But while the venture capital and private equity models ultimately rely on the number of successful exits they can make, Neil Stanford, managing Director of V-Ignite and former head of private equity and venture capital at Hostplus, said the impending risk-off period will be good for quality capital allocators.
“Our industry is driven by a public market framework and I tend to rail against that,” Mr Stanford said.
“Public markets are not the final arbiter of value, in fact, public sentiment throws things all over the place and the markets have a great history of over-shooting and undershooting.”
Mr Stanford said managers needed to have discipline “not to run ahead in the good times, and the discipline to deploy when things aren’t great”.
Ms Misic agreed, adding tough times tend to throw up high-quality investment opportunities that other venture capital funds miss when they are too busy tightening the purse strings.
“If you look back at the vintage years after the GFC, that’s the time you’d wish you had deployed in,” she said.
“So to avoid missing out on those opportunities, we’ve set ourselves a minimum floor, so we can still get exposure to those good businesses.”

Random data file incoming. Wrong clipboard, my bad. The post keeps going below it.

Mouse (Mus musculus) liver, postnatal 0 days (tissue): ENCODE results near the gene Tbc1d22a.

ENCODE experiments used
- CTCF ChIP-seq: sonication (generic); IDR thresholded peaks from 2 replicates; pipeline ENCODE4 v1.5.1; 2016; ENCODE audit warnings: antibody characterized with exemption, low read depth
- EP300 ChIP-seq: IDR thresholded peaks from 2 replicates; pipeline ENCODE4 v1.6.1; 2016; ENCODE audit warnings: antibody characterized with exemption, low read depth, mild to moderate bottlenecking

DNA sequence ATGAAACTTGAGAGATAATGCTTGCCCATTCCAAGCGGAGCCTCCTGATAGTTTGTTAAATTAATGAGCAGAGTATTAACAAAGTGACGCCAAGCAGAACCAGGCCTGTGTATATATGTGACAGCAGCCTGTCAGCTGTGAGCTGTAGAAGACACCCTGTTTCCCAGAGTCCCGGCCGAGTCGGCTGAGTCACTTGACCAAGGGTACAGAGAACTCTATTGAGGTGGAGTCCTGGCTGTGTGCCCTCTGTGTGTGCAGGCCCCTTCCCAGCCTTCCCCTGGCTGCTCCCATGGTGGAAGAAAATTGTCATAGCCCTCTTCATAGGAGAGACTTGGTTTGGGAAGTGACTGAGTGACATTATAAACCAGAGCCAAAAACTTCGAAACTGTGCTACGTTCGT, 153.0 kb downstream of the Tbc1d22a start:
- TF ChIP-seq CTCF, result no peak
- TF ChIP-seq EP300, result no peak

As investment managers with experience within large superannuation funds, the panel was asked whether the government’s early superannuation release program, installed in 2021 to combat a COVID-19-induced economic crunch, affected private investment attitudes.
“Yes, things like that do constrain how much super funds can allocate to the [private market] space,” Ms Misic said.
Mr Stanford said large-scale withdrawal events like that meant superannuation funds had to shift into a protective mode in case of a liquidity crunch.
“Some decisions were suboptimal, but we had to prepare and we didn’t want to be caught selling assets at firesale prices,” he said.
“These policies have flow on effects elsewhere and super funds don’t have many tools, like going to borrow more capital, if there’s a liquidity problem.”